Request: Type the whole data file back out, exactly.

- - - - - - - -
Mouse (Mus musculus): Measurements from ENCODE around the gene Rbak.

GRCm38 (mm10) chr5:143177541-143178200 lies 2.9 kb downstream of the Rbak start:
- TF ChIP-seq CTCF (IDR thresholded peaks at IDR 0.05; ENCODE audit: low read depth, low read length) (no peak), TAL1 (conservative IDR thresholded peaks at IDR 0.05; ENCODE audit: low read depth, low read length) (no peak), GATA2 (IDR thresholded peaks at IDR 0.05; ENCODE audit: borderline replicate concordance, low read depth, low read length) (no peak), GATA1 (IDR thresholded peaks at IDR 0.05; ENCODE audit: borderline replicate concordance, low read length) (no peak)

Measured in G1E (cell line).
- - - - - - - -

Mouse (Mus musculus): Measurements from ENCODE around the gene Rbak.

GRCm38 (mm10) chr5:143177541-143178200 lies 2.9 kb downstream of the Rbak start:
- TF ChIP-seq CTCF (IDR thresholded peaks at IDR 0.05; ENCODE audit: low read depth, low read length) (no peak), TAL1 (conservative IDR thresholded peaks at IDR 0.05; ENCODE audit: low read depth, low read length) (no peak), GATA2 (IDR thresholded peaks at IDR 0.05; ENCODE audit: borderline replicate concordance, low read depth, low read length) (no peak), GATA1 (IDR thresholded peaks at IDR 0.05; ENCODE audit: borderline replicate concordance, low read length) (no peak)

Measured in G1E (cell line).